A. Market Definition. Microsoft briefly challenges the market definition -- operating systems for Intel-compatible personal computers -- as too narrow as a matter of law. MS Conc. at 46-49. But Microsoft does no more than identify the very "competitive threats" (id. at 46), such as Apple products or network computers and middleware, that this Court carefully examined and found not to be in the same market under well-established standards for market definition. The Court found that none of these "threats" was a meaningful substitute for Intel-based PC operating systems, or would readily enough generate meaningful substitutes by redeployment of assets used for other purposes, sufficient to deprive a hypothetical monopolist of Intel-based PC operating systems of power over price. ¶¶ 18-32.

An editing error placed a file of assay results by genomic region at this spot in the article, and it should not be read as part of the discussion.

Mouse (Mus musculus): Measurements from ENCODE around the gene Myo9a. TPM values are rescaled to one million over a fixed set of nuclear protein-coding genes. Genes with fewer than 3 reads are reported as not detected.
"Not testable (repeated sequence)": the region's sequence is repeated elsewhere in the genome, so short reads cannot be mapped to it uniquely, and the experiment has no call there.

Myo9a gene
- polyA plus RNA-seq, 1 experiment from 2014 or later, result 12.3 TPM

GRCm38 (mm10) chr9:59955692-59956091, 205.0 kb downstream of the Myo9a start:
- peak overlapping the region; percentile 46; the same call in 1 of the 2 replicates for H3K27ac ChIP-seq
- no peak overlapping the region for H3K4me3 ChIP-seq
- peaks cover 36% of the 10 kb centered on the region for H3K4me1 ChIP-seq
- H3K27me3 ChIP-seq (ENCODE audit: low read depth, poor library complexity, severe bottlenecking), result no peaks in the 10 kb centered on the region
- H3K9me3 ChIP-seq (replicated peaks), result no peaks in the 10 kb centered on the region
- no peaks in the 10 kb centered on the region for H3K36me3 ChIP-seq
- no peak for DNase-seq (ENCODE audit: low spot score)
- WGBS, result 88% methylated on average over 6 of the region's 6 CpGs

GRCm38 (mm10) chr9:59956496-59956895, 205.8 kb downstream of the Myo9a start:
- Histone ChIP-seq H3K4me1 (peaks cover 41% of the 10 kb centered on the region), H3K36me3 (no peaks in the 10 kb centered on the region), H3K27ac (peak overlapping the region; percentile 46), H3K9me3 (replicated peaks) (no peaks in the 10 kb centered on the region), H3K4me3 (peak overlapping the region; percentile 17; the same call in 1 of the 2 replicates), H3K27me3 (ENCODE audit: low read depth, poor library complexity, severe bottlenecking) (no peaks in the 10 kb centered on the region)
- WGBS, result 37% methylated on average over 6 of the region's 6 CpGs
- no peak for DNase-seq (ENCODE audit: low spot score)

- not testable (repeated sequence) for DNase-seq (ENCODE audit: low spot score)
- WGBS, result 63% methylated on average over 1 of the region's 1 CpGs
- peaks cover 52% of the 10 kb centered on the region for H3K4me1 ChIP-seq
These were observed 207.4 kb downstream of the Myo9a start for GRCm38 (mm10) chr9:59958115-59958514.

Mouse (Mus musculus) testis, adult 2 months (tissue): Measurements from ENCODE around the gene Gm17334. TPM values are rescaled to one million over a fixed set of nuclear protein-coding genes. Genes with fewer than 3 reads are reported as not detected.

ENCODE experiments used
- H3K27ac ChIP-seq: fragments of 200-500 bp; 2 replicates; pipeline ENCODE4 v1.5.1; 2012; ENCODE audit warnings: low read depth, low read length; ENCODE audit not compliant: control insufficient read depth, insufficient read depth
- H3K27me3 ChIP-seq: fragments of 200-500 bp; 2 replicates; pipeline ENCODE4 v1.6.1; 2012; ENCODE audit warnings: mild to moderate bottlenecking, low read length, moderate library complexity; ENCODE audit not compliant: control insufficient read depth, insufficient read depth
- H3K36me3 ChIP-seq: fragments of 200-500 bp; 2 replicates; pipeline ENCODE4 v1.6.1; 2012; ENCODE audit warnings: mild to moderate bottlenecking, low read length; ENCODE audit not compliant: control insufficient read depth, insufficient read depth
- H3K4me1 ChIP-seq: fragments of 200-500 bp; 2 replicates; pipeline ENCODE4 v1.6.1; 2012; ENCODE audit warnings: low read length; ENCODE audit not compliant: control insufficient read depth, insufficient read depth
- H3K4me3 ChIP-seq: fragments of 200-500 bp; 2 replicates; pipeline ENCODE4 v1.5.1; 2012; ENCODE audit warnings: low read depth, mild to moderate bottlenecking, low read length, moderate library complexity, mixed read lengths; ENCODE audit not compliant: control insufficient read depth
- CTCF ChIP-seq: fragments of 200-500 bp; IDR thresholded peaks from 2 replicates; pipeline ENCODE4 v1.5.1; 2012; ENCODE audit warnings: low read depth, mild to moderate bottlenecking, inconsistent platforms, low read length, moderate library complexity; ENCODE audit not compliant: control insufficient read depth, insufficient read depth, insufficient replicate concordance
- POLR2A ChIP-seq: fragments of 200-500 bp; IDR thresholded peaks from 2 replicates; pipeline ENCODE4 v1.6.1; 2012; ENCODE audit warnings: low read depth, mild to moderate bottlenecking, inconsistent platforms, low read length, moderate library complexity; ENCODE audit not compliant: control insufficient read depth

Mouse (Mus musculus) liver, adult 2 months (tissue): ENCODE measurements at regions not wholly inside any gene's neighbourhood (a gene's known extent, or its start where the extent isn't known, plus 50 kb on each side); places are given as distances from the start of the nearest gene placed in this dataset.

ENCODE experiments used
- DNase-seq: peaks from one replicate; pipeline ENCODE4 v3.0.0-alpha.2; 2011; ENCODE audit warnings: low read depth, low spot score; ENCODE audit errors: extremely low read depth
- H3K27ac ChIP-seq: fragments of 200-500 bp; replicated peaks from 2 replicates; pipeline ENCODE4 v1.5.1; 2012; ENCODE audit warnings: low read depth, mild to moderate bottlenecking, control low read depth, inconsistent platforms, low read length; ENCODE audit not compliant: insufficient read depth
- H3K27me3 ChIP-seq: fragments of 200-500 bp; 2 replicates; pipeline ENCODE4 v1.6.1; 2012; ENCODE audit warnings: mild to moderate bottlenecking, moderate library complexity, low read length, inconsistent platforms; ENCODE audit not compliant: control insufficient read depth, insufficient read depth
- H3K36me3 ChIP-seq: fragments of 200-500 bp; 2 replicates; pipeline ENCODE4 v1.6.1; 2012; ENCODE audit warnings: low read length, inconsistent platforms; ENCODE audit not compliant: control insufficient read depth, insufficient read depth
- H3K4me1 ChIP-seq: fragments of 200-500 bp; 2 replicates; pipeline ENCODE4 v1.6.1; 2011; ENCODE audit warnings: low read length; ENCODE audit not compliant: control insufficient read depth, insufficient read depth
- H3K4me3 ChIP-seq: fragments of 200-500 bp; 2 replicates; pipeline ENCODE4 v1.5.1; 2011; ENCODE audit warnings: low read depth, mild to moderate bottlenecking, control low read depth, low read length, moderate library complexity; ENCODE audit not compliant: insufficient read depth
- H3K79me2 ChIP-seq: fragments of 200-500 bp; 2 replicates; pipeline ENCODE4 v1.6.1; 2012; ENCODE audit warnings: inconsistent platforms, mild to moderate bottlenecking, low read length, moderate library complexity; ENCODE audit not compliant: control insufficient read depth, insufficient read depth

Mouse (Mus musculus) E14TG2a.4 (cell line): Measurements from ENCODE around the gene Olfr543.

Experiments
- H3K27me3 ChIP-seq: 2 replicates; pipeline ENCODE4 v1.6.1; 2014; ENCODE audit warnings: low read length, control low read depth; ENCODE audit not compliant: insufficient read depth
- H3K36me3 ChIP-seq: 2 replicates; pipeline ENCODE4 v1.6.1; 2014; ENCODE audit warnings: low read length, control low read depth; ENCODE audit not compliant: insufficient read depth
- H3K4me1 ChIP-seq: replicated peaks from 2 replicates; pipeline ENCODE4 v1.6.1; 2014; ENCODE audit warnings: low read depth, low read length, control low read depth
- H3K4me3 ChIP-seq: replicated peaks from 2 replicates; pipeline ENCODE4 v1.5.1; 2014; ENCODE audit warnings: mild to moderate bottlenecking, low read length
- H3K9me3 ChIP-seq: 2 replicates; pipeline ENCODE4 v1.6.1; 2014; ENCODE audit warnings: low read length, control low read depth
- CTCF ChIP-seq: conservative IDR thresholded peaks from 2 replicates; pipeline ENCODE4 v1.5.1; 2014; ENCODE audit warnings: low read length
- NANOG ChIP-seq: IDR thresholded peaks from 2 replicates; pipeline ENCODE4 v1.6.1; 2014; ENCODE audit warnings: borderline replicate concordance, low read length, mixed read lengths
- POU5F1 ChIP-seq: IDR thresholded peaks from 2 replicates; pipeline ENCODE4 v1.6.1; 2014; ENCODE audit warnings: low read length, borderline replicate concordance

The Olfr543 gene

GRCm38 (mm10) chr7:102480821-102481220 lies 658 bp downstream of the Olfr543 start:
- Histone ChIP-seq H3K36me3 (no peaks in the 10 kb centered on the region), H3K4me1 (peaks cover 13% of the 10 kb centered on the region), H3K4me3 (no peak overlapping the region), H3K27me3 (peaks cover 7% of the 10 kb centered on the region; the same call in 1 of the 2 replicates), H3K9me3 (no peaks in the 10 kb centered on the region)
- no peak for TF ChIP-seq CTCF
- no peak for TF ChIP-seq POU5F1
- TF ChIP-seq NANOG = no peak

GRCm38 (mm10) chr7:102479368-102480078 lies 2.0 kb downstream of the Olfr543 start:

Unable to dispute these findings as a factual matter, Microsoft must resort to hinting at the legal proposition that any firm selling anything that might take some of the defendant's customers away, or that offers a tool for lowering barriers to competing with the defendant, must be in the same market. Microsoft cannot cite any law supporting such a view. The extent of substitutability is undisputedly critical to defining the market. See Pl. Conc. at 3-4.(1) And a firm offering a complement that relaxes entry barriers, while thus facilitating competition, is not thereby offering a competitive substitute. Id. at 6. Middleware itself is thus not properly included in the market because it must be used with an operating system and is not a substitute for an operating system. Indeed, Microsoft's assertion that a "successful vendor of middleware . . . [might] extend its platform 'downward' by adding device drivers and fully displacing Windows" (MS Conc. at 49) acknowledges that middleware is not itself an operating system or a substitute for Windows; it is this hypothetical "downward" extension software, which actually operates a PC, that would be in the operating-system market, not the middleware (which no consumer could purchase to operate a PC) from which it descended.(2)